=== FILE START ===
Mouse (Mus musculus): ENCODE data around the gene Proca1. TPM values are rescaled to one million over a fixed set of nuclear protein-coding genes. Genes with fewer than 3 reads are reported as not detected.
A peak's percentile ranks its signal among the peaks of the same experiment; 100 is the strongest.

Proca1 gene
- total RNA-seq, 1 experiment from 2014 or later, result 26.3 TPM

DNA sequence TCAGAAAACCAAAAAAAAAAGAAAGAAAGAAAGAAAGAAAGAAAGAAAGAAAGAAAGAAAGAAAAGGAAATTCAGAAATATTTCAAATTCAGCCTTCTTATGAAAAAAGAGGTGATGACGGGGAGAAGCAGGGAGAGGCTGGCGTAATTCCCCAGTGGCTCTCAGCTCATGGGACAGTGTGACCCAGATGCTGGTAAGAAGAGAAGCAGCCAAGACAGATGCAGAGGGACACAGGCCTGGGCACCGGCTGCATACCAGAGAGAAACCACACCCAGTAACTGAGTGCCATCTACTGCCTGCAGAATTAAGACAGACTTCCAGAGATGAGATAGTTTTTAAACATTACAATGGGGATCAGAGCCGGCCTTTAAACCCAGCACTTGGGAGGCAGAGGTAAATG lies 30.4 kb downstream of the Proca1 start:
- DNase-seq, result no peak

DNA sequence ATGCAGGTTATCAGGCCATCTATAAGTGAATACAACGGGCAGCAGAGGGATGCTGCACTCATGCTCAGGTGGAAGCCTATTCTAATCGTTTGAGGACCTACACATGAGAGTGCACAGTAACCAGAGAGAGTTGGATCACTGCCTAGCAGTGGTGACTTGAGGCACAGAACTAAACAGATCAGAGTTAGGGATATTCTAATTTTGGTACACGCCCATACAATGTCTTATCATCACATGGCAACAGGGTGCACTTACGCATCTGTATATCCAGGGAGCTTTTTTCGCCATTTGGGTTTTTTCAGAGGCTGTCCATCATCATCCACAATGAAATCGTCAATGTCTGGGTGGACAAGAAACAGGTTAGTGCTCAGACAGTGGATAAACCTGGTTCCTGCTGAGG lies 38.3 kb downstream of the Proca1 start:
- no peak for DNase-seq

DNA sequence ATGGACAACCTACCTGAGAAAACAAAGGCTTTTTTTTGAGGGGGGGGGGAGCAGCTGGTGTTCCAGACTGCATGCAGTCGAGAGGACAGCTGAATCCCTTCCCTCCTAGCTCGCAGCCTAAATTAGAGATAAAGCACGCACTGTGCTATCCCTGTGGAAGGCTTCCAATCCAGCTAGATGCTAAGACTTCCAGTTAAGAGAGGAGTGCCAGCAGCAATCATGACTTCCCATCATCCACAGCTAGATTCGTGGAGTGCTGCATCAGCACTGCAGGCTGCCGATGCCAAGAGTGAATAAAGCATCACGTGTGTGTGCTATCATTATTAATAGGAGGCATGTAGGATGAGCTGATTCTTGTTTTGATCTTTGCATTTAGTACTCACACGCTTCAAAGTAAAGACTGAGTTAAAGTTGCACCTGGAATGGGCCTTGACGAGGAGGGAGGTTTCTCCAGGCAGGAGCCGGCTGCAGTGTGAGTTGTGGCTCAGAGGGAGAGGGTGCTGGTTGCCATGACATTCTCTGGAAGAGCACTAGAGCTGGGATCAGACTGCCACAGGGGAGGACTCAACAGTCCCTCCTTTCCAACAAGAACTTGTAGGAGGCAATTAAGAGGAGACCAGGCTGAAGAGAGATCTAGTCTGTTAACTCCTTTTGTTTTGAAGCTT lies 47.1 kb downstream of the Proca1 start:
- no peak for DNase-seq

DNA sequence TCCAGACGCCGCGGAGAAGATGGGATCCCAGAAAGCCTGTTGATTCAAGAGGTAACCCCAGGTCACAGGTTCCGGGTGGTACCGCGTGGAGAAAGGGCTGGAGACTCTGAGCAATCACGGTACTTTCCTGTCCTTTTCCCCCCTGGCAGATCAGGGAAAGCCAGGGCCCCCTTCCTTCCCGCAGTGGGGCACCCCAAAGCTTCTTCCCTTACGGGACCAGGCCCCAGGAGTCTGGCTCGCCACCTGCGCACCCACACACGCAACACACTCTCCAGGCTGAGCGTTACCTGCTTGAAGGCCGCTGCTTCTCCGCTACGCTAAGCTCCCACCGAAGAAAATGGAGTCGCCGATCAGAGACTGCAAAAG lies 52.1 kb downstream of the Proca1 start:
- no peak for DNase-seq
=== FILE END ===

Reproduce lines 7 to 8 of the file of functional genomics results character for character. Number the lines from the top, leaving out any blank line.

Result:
DNA sequence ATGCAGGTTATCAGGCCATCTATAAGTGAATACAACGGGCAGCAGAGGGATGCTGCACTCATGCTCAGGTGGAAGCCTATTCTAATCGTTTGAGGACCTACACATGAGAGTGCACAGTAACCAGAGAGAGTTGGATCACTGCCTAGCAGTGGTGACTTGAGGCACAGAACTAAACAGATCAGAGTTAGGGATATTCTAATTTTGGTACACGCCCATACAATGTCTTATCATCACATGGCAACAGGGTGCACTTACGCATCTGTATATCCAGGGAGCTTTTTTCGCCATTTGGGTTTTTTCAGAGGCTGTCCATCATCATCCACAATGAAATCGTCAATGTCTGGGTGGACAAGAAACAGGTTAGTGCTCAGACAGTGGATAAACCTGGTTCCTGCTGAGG lies 38.3 kb downstream of the Proca1 start:
- no peak for DNase-seq